Giving guidance from experience
By DAVID JOSAR | STARS AND STRIPES Published: January 13, 2003
CAMP BONDSTEEL, Kosovo — The biblical story of the prodigal son, Army Maj. Mike Thompson says, is his story.
Raised in a strong Southern Baptist home, Thompson, now 51, raced and crashed motorcycles, became a salvage diver and then an elite Navy SEAL. He divorced, remarried the same woman, became a cop, started his own welding business, and, finally, became an Army chaplain.
“I was lost, but I eventually found my way,” said Thompson, one of several chaplains now deployed to Kosovo from the 1st Infantry Division in Germany.
Thompson says he tries to help fellow soldiers by blending his background, his understanding of special operations troops and his experience in finding his way through life’s maze.
“There have been some Special Forces guys who said they’re only talking about their problems because they’re talking to me, and that’s because I was a SEAL,” he said.
The story of the prodigal son is a parable told by Jesus. In a bare-bones version, the son of a wealthy man takes his inheritance early and travels. He spends the money, living a lavish life. When the money is gone, the son discovers he is missing something and realizes that it is with his father that he was happy. So he returns home, where he is welcomed by his father.
“I was wild when I was young,” said Thompson, the father of two. “I knew there was something missing but I didn’t know what.”
Thompson recalled going to church regularly with his father while growing up in Texas, but he eventually stopped.
Thompson dreamed of becoming a “frogman” after watching the television show “Sea Hunt.” So he joined the Navy, intending to stay until he retired.
At first, however, he simply wasn’t strong enough. He had injured a knee in a motorcycle crash before enlisting, so he began by working as a salvage diver and eventually was accepted into the SEALs and the basic underwater demolition team training.
In 1975, at age 25, he was assigned to Seal II Team based in Virginia. He loved the life of dangerous missions, drinking buddies and carousing, but he knew something was missing.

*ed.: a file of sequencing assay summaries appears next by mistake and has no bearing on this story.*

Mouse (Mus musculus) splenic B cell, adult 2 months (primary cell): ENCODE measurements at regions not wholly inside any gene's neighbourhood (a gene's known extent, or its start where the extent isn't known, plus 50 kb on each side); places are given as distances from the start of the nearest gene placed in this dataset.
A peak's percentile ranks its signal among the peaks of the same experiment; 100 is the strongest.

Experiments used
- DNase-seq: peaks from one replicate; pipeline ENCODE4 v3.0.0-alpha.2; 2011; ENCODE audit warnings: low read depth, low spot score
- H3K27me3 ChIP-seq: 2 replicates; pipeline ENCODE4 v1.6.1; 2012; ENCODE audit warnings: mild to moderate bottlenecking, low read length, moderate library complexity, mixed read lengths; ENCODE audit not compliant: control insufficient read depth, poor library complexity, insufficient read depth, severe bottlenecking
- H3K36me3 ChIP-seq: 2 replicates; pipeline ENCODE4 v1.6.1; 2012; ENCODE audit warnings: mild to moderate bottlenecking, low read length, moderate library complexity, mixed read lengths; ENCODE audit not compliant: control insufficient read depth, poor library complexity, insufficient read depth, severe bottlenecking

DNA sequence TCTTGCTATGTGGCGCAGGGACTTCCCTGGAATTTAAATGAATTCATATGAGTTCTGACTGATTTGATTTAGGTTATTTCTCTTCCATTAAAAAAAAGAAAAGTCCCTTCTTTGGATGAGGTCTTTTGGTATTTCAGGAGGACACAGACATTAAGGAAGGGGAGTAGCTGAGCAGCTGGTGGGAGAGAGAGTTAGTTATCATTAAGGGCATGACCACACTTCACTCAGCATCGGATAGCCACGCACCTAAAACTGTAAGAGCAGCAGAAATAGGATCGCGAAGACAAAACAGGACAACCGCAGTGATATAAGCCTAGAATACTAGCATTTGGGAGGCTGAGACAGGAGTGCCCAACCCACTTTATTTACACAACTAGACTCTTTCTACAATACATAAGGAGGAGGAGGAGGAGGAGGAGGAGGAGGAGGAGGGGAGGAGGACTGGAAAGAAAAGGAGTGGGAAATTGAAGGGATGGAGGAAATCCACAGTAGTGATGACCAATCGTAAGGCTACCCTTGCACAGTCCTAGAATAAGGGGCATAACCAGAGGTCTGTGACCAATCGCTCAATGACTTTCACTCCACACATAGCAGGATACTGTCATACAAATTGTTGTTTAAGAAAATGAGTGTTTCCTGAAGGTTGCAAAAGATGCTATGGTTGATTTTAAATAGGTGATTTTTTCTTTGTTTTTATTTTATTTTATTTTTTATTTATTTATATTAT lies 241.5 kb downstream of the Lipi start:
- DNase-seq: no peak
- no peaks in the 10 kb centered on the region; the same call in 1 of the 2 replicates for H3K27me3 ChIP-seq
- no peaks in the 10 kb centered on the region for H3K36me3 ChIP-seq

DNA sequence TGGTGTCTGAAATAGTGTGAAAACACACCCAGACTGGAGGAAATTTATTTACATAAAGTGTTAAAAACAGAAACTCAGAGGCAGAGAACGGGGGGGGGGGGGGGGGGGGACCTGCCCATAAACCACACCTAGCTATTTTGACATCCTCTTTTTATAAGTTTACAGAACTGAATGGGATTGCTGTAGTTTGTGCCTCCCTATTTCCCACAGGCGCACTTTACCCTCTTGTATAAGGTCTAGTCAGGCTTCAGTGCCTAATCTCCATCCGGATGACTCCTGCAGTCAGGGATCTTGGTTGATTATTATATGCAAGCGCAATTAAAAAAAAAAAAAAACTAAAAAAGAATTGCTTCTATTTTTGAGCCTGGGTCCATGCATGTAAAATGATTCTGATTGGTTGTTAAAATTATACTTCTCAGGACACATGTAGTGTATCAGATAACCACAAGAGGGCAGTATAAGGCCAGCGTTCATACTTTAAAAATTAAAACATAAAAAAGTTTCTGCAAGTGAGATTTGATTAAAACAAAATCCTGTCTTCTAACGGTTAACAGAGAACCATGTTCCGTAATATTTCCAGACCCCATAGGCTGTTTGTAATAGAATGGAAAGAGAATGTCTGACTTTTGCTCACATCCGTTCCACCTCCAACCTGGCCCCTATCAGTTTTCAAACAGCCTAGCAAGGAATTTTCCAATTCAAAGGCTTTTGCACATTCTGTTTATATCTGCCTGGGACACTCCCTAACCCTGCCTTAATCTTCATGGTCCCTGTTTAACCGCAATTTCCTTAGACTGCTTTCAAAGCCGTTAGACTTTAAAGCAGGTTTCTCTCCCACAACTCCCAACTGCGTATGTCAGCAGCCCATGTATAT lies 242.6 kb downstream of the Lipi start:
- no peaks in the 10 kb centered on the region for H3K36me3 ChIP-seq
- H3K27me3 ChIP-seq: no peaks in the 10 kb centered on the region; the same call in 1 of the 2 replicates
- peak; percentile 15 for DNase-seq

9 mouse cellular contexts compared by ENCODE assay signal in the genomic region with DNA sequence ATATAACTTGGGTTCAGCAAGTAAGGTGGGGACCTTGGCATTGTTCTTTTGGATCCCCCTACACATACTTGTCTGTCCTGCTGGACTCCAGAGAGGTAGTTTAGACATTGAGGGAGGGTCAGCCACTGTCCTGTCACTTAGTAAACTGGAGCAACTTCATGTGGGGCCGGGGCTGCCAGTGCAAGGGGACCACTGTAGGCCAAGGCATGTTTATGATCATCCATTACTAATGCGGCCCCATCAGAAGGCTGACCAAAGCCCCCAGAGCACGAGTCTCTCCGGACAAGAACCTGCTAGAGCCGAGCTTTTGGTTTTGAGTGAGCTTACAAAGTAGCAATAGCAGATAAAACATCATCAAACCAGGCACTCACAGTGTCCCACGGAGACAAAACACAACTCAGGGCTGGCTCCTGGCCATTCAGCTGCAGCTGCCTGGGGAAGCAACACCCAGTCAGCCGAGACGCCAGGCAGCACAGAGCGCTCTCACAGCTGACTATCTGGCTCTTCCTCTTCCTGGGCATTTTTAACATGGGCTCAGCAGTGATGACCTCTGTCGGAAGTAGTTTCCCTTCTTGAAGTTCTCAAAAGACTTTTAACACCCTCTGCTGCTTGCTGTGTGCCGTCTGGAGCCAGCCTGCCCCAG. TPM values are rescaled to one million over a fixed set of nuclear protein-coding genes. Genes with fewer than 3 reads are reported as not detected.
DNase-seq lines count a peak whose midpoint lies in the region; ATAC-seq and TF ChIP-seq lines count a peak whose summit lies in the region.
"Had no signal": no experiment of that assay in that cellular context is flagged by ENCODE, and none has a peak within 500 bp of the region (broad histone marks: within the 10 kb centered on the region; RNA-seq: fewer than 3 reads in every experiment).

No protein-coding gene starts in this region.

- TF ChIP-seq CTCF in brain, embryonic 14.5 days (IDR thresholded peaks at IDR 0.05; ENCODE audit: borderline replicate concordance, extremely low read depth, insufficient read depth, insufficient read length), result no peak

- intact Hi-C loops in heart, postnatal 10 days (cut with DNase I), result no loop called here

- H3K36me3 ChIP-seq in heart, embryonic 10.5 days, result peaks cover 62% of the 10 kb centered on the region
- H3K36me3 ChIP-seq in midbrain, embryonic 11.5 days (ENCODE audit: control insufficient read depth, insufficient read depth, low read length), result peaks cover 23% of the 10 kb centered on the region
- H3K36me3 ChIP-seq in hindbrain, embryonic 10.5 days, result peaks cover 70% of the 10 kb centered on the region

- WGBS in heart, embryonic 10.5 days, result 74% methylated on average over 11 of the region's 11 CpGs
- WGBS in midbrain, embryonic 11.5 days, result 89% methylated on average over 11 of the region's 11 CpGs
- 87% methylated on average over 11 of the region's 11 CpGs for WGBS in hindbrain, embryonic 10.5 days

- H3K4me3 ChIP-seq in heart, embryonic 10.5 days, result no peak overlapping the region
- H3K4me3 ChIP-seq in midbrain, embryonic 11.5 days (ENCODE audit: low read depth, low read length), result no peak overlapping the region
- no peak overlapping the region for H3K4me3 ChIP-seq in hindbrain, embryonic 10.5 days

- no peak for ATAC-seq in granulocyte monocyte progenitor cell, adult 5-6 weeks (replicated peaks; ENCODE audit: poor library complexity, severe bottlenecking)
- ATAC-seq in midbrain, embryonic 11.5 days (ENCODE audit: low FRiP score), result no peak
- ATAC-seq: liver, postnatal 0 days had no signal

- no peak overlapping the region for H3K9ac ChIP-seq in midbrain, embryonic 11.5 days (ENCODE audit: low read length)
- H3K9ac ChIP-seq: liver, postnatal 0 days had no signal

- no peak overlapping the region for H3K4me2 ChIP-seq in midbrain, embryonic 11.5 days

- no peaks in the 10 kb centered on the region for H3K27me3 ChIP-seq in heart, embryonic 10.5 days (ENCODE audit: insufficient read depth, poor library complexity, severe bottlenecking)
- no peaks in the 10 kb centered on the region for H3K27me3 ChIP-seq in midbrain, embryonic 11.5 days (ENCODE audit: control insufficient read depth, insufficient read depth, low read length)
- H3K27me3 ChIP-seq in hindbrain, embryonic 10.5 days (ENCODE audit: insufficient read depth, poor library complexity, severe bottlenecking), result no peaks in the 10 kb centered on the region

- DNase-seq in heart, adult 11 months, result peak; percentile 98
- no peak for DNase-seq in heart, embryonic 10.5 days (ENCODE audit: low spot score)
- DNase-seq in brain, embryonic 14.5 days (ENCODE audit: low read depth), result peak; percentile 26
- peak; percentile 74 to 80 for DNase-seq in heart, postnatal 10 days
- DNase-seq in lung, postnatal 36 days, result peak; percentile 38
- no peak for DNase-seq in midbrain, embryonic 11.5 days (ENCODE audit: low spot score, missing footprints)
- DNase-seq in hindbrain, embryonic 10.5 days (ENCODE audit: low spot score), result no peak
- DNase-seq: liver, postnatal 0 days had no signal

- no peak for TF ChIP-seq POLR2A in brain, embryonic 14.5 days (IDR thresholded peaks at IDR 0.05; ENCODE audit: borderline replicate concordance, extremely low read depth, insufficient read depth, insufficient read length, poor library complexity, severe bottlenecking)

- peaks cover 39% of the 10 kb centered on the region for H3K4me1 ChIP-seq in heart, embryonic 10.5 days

“I’m ashamed now, but I wasn’t living my faith,” he said. “That’s something I try to tell people I work with now … live your faith.”
Thompson spent two years as a SEAL. His first assignment was taking care of the team’s dive equipment, and eventually he would be a radioman.
This was also the time his first child was born, who nearly died at birth from a bacterial infection, Thompson recalled, and the stress of his job was also beginning to harm his marriage.
“I knew something wasn’t right in my life but I didn’t know what,” he said. Looking back, he regrets there wasn’t a chaplain he felt he could approach.
After the Navy, he returned to the States, got a police job and divorced his wife, Debbie.
A year later he remarried Debbie, left his job, moved to Oklahoma and began a welding business that quickly flourished. At the time Thompson was in his early 30s and beginning to figure some things out.
He became involved with the youth ministry of a local church and devoted more and more time to his spiritual interests. Eventually he was offered a full-time job at the church, sold his welding business and began to take classes at a local seminary college.
“I wasn’t a good student,” said Thompson, who says he has a learning disability that makes memorization difficult. “I flunked my first class.”
But, with his wife’s support, he pushed on. He eventually moved to San Jose, Texas, to attend college and seminary. He worked driving a limousine, cleaning offices and other jobs. His wife worked in a doctor’s office. And there were now two children in the family.
As he pursued becoming an ordained minister, he wasn’t sure how he was going to practice what he was learning to preach.
He thought back to what he wished he had earlier while in the military, and then saw a military chaplain address a Southern Baptist convention on television. He was inspired — but Debbie had her doubts.
As a Navy SEAL, he estimated he was home a total of 60 days in two years. His wife didn’t want that lifestyle again, he said.
“But she said if God could change her heart, she could do it,” he said.
Her heart did change, but not until Thompson was near the end of his religious training. It was 1991, and the former SEAL was 38, with 40 the cut-off age for joining the Reserves.
Still he kept putting in his packet and receiving physicals that kept saying his knee injury hurt his chances to be accepted.
Just a few days before his 40th birthday, he was accepted into an Army Reserve unit. Shortly afterward, he became a full-time officer. At age 42, he was the chaplain for a unit of the 82nd Airborne.
“You know you’re old when you’re as old as your commander,” he joked.
Initially he didn’t want to wear the Navy SEAL patch on his uniform. “I wanted to forget who I was then,” he said.
But during an inspection, an officer who knew Thompson’s background asked why he wasn’t wearing the patch. Thompson replied that he didn’t feel comfortable doing so, but would pray on it. Eventually, he put the patch on.
He admits the patch helps special operations troops open up to him. He acknowledged there is a mind-set among these troops to not show concern, worry or weakness, and hopes he can help them.
“I just let people know I’ve been there. I bring a lot of different experiences and I hope I can use those to counsel people who need it,” Thompson said.
Army Maj. Mike Thompson, a former Navy SEAL, is now an Army chaplain. He said he relies upon all of his life experiences, which include racing motorcycles, being a cop and working as a welder, to help other soliders.
DAVID JOSAR / S&S